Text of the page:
January 25, 2016

Build or buy? Code or re-use?

Written by Dr. Kuryan Thomas

Senior IT managers starting a new project often have to answer the question: build or buy? Meaning, should we look for a packaged solution that does mostly what we need, or should we embark on a custom software development project?

Coders and application-level programmers also face a similar problem when building a software product. To get some part of the functionality completed, should we use that framework we read about, or should we roll our own code? If we write our own code, we know we can get everything we need and nothing we don’t – but it could take a lot of time that we may not have. So, how do we decide?

Your project may (and probably does) vary, but I typically base my decision by distinguishing between infrastructure and business logic.

I consider code to be infrastructure-related if it’s related to the technology required to implement the product. On the other hand, business logic is core to the business problem being solved. It is the reason the product is being built.

Think of it this way: a completely non-technical Product Owner wouldn’t care how you solve an infrastructure issue, but would deeply care about how you implement business logic. It’s the easiest way to distinguish between the two types of problems.

Examples of infrastructure issues: do I use a relational or non-relational database? How important are ACID transactions? Which database will I use? Which transactional framework will I use?

Examples of business logic problems: how do I handle an order file sent by an external vendor if there’s an XML syntax error? How important is it to find a partial match for a record if an exact match cannot be found? How do you define partial?

Note that a business logic question could be technical in nature (XML syntax error) but how you choose to solve it is critical to the Product Owner. And a seemingly infrastructure-related question might constitute business logic – for example, if you are a database company building a new product.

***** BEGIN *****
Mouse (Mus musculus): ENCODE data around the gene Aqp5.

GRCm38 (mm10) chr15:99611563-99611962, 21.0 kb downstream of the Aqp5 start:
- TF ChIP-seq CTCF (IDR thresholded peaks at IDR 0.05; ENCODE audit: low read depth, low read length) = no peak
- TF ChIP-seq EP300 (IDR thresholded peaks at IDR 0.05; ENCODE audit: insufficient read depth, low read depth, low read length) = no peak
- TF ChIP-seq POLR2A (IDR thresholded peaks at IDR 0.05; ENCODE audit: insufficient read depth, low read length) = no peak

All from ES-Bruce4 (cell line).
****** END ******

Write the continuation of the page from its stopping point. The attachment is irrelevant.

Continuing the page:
After this long preamble, finally my advice: Strongly favor using existing frameworks to solve infrastructure problems, but prefer rolling your own code for business logic problems.

My rationale is simple: you are (or should be) expert in solving the business logic problems, but probably not the infrastructure problems.

If you’re working on a system to match names against a data warehouse of records, your team knows or can figure out all the details of what that involves, because that’s what the system is fundamentally all about. Your Product Owner has a product idea that includes market differentiators and intellectual property, making it very unlikely that an existing matching framework will fulfill all requirements. (If an existing framework does meet all the requirements, why is the product being developed at all?)

Secondly, the worst thing you want to do as a developer is to use an existing business logic framework “to make things simple”, find that it doesn’t handle your Product Owner’s requirements, and then start pushing back on requirements because “our technology platform doesn’t allow X or Y”. For any software developer with professional pride: I’m sorry, but that’s just weak sauce. Again, the whole point of the project is to build a unique product. If you can’t deliver that to the Product Owner, you’re not holding up your end of the bargain.

On the other hand, you are very likely not experts on transactional frameworks, message buses, XML parsing technology, or elastic cloud clusters. Oracle, Microsoft, Amazon, etc., have large expert teams and have put their own intellectual property into their products, making it highly unlikely you’ll be able to build infrastructure that works as reliably and is as bug free.

Sometimes the choice is harder. You need to validate a custom file format. Should you use an existing framework to handle validations or roll your own code? It depends. It may not even be possible to tell when the need arises. You may need to use an existing framework and see how easy it is to extend and adapt. Later, if you find you’re spending more time extending and adapting than rolling your own optimized code, you can change the implementation of your validation subsystem. Such big changes are much easier if you’ve consistently followed Agile engineering practices such as Test Driven Design.

As always, apply a fundamental Agile principle to any such decision: how can I spend my programming time generating the most business value?

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